By CCTV.com Panview editor team
Editor’s foreword: "Looking China" International Youth Film Project is co-organized by the Academy for International Communication of Chinese Culture (AICCC), Beijing Normal University and Huilin Foundation, which aims to showcase the contrasting simplicity and glamour, the antiquity and fashion of China through unique perspectives of young foreign film makers.
As of the year 2016, 101 students from 25 countries were invited to participate in the project. They were stationed in 13 municipality, provinces and autonomous regions here in China. Every filmmaker has worked out a 10-minute short film about Chinese culture around the topic of “ethnic minority”.
The film, A Sip of Succulence, directed by Michael Fuller, takes a closer look at the latest hot trend in Chinese food. Hot Pot is all the rage in China, from north to south and from east to west Wula Manchu Hot Pot, which originates from the Qing Dynasty in Northeast China, is one of its various flavors.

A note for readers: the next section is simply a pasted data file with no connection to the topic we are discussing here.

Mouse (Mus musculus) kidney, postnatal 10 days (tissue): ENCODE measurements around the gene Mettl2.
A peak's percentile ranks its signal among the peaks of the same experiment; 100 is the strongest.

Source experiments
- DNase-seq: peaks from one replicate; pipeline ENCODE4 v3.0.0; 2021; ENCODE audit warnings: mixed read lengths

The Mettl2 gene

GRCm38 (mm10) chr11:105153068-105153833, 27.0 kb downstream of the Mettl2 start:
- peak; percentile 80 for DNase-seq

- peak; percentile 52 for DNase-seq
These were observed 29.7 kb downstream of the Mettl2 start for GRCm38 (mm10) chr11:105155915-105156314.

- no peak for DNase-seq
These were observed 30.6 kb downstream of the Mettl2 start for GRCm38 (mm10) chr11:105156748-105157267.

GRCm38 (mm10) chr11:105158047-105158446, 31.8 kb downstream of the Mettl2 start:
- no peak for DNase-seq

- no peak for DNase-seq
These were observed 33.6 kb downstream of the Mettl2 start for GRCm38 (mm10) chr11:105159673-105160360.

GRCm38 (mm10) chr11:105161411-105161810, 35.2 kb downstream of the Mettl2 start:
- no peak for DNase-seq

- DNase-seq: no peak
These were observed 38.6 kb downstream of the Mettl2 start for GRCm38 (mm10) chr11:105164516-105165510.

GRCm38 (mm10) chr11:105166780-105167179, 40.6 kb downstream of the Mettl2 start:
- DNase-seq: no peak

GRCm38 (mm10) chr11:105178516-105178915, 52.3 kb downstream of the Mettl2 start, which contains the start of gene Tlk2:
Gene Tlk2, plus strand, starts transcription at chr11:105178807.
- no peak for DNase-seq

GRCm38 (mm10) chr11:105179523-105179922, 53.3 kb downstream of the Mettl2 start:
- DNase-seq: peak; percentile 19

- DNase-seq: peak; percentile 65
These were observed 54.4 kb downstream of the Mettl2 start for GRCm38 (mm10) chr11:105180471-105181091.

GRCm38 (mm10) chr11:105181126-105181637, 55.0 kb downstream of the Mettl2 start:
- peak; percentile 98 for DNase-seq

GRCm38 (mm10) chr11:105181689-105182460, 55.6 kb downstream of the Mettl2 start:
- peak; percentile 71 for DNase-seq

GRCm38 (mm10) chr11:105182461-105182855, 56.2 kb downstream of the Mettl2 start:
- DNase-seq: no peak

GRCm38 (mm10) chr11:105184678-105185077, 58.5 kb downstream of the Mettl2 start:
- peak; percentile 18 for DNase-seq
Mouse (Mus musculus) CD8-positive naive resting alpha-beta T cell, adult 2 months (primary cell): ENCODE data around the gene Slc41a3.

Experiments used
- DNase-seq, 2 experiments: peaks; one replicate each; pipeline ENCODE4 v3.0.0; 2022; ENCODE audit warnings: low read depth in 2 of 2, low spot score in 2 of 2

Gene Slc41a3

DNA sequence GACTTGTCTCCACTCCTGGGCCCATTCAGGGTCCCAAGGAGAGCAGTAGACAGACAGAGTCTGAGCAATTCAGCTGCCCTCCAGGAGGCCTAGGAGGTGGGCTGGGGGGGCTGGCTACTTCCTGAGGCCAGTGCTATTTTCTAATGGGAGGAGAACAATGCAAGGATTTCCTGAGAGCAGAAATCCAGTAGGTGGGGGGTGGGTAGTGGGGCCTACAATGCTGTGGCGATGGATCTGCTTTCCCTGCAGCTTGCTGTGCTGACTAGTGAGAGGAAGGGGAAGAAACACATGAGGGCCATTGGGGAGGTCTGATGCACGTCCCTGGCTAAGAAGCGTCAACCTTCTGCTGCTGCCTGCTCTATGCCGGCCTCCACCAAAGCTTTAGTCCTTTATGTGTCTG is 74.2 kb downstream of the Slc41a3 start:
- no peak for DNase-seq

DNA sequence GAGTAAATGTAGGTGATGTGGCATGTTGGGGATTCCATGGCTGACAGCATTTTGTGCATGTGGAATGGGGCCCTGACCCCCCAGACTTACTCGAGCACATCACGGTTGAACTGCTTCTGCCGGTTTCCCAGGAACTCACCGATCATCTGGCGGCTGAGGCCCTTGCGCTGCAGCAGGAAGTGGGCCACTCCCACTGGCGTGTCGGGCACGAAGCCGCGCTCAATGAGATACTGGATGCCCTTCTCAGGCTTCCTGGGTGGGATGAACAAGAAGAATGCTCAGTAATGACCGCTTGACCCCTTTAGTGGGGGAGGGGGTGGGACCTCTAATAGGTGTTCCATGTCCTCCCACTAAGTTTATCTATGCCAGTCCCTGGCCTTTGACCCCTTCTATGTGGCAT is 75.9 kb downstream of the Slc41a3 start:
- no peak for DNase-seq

The Fenjuyuan restaurant, which dates back to Emperor Guangxu over 150 years ago, popularized the meal, with its first chain opening in Changchun, Jilin Province. A variety of reasons explain why the Chinese appreciate Manchu-style cuisine.
Northeast China has very long and cold winters. People need to stay indoors and the Chinese feel more comfortable in sociable group settings. Hence, restaurants become favorite meeting places for families and friends.
The owner of restaurant in Changchun explained that many patrons, who come in large groups, usually stay for 3-4 hours in one sitting. The hot pot allows people to remain eating and drinking for a long period.
The food is delicious as well. The staple is meat and vegetables get boiled in an iron hot pot filled with specially cooked broth. The burning charcoal inside the stove keeps the broth boiling, so you can add rounds of meat and vegetables into it, till you finish your meal with contentment.
The hot pot technique also symbolizes ancient Chinese heritage, which has begun to capture more hearts in China. As the country continues to modernize and urbanize, signs of traditional customs starts to look more appealing.
(The opinions expressed here do not necessarily reflect the opinions of Panview or CCTV.com)
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